By Progressive Dairy Editor Dave Natzke
The judge presiding over the Dean Foods bankruptcy proceedings could hear a substantially different proposal when a scheduled hearing resumes today (March 19).

The bankruptcy hearing is being heard by Judge David Jones, in the U.S. Bankruptcy Court for the Southern District of Texas, Houston, Texas. An initial hearing to consider a motion designating Dairy Farmers of America (DFA) as the stalking horse bidder and establishing guidelines and the timetable for a bidding process on Dean assets was held on March 12, and was scheduled to continue March 19.

During the past week, however, attorneys and advisers for all parties involved worked to modify the original proposal, in part to address objections from creditors and potential buyers of Dean assets, including other dairy cooperatives.

On March 18,  a docket (1167) posted on the hearing website  contained changes to the previous motion presented to the court.

In addition to withdrawing DFA as the stalking horse bidder, the proposal seeks to add additional transparency to the bidding process, laying out requirements related to making bid details public. The proposal also accelerates the proposed bidding and sale timeline to reflect a “shorter-than-anticipated liquidity runway.” Under the new proposed timeline, the deadline to submit bids is March 30 (moved up from April 13), with any objections filed by April 1 (up from April 22). A sale hearing would then be held April 3 (instead of April 27). Read more here>>>
The worst times can reveal something great
By Caitlin Rodgers, Georgia dairy farmer, Hoard's Dairyman
Among a lot of concern and unknowns, this is for certain: we will always need farmers .
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Unless you live under a rock, you know that times are a little hectic and scary right now. How much affect has one virus caused? A pandemic, death, and a lot of sick people. I don’t think I have ever used so much hand sanitizer in my life. I saw a meme on Facebook saying roles had reversed, and now the younger generation was yelling at the older generation for going out.

The last few weeks, I’ve kept myself pretty much at the farm or home. I haven’t done a lot of errands or gone out with friends . . . until yesterday. Both sets of grandparents needed groceries, and I wasn’t about to let them out into those madhouses. So, I left work and headed to the nearest store. It wasn’t quite as busy as I expected but definitely more busy than normal.

They needed bread, which all that was left were two unsliced loaves of Italian bread. As I went down the aisles, it didn’t seem as bad as I thought it would be. Then I got to the toilet paper aisle.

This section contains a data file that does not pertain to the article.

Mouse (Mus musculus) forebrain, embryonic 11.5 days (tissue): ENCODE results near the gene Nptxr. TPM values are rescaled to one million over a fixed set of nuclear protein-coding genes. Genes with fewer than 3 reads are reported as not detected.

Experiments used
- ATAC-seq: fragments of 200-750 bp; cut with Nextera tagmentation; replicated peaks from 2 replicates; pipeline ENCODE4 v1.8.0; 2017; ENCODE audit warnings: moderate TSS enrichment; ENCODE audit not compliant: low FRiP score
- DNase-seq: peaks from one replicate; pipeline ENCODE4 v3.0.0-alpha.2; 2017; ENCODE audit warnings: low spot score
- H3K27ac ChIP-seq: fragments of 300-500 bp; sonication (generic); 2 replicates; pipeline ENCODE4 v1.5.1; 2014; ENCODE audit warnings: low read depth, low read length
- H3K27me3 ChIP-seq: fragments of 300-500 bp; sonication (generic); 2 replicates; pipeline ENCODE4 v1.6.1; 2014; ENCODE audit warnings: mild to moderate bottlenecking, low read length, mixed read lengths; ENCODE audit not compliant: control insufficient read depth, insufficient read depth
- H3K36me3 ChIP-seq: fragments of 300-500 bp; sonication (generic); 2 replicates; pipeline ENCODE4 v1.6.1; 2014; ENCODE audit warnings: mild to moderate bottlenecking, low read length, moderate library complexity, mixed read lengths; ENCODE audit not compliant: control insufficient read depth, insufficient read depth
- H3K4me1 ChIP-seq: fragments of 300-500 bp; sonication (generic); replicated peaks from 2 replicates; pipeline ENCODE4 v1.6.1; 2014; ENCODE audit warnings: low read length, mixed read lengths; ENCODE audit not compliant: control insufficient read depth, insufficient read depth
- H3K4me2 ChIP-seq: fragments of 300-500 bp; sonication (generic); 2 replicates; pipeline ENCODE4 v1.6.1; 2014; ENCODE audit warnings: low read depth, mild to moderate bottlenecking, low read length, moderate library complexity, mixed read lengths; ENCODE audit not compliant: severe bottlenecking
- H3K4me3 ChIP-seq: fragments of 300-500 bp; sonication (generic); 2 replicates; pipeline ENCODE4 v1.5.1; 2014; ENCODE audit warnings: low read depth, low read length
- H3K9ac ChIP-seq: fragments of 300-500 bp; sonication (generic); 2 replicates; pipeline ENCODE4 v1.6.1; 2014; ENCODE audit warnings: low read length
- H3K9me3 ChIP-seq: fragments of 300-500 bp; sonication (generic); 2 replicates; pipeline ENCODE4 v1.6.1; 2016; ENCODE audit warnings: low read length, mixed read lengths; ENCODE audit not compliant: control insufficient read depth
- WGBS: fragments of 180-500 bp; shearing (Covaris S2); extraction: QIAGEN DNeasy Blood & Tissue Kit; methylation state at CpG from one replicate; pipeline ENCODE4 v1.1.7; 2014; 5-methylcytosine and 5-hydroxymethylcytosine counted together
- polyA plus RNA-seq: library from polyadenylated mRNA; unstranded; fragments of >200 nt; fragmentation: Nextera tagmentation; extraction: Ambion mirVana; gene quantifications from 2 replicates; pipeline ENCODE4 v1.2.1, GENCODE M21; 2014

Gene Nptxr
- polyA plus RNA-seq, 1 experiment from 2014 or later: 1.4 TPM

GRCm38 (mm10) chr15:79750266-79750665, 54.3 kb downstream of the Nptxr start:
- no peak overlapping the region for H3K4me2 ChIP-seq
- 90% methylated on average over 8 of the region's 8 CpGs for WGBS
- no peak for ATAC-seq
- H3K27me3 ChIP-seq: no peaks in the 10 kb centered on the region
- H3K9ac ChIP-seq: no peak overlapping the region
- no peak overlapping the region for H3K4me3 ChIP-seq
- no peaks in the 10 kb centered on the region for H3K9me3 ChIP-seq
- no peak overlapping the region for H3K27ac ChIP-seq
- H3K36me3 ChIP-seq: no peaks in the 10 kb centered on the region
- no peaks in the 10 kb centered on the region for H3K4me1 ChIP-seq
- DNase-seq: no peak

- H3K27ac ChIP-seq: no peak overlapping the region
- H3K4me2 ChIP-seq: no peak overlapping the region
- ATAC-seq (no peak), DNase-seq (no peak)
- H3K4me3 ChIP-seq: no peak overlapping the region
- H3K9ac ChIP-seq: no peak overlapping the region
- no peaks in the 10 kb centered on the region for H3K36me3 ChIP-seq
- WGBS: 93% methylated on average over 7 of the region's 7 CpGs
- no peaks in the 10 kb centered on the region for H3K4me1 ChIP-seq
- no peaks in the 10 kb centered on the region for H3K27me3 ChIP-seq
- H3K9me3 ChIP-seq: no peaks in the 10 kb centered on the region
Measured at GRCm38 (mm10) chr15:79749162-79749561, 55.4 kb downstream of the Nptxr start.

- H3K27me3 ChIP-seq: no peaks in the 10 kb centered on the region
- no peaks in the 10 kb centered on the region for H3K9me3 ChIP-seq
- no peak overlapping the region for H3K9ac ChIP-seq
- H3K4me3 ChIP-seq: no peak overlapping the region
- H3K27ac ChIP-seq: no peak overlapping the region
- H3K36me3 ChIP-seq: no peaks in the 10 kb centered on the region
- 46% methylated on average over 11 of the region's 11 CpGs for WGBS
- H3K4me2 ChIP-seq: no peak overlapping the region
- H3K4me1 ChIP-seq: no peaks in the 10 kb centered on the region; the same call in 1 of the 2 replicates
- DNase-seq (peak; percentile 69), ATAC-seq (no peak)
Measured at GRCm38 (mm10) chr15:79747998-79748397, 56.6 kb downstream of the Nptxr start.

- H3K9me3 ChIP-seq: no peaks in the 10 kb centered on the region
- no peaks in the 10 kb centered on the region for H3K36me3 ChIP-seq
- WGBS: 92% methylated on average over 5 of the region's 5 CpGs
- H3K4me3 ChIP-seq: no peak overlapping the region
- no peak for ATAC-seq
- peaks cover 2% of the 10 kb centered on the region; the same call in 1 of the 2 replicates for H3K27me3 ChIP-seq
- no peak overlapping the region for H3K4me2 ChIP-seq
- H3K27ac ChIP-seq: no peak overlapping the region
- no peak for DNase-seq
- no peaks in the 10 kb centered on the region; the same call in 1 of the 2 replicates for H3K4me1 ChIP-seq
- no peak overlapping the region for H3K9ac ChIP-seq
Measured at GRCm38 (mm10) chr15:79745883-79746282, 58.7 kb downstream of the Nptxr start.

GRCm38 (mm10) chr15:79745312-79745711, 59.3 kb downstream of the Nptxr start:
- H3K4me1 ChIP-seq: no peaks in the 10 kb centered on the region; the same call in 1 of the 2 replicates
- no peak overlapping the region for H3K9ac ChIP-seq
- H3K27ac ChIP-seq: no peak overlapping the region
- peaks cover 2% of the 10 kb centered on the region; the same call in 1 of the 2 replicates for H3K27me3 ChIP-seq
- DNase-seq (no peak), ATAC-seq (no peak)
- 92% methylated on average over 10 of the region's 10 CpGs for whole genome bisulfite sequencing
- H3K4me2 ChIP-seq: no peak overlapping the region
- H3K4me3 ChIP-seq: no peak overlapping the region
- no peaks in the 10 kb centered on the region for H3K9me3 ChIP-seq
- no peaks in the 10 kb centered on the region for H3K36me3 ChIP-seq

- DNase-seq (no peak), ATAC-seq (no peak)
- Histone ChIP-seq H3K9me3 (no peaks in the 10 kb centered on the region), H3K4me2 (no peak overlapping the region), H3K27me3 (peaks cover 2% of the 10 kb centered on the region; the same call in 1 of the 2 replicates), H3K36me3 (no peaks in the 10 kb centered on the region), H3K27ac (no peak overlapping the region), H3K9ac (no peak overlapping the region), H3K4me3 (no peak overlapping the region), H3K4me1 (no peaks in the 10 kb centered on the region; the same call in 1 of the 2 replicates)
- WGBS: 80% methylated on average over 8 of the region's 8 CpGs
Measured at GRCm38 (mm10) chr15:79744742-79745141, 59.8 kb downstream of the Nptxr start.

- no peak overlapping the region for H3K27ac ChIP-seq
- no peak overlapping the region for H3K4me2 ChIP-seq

I stood there a minute, watching people swarm the aisle one after the other walking past the vacant shelves, uttering “Good grief,” or “I guess we will have to try again somewhere else,” or “Man, no one has toilet paper!”

I grabbed my buggy and headed toward the end of the aisle where the shelves were completely packed with napkins and tissue. I’m still wondering why people haven’t thought of those alternatives.

I finally made it to the refrigerated section. I looked down and all I could do was smile. There wasn’t but a couple of gallons of milk left. There was plenty of “fake milk” left, though. Although I didn’t need milk I sat there, and within just a minute those last few gallons were grabbed up. I wanted to high five the person who picked up the last gallon but we are social distancing . . .

In this life, at some point you will most likely need a doctor and a lawyer, but you will always need a farmer. I encourage all people to stay healthy as best as possible, wash your hands, eat a lot of meat, and drink plenty of milk. Get your essential vitamins!
Certified Nutrient Planner/ Waste Operator Training Postponed Until Further Notice
Due to the COVID virus spread into Athens, UGA and The GA Dept. of Agriculture have postponed the Certified Planner/ Waste Operator training on March 25-26, 2020. Once a new meeting date is set, Georgia Milk Producers will share the information with producers and industry affiliates.
Join us on May 8th as a sponsor or player at the 2020 GDYF Golf Tournament!! All proceeds support our 4-H and FFA dairy programs! For more information click here>>>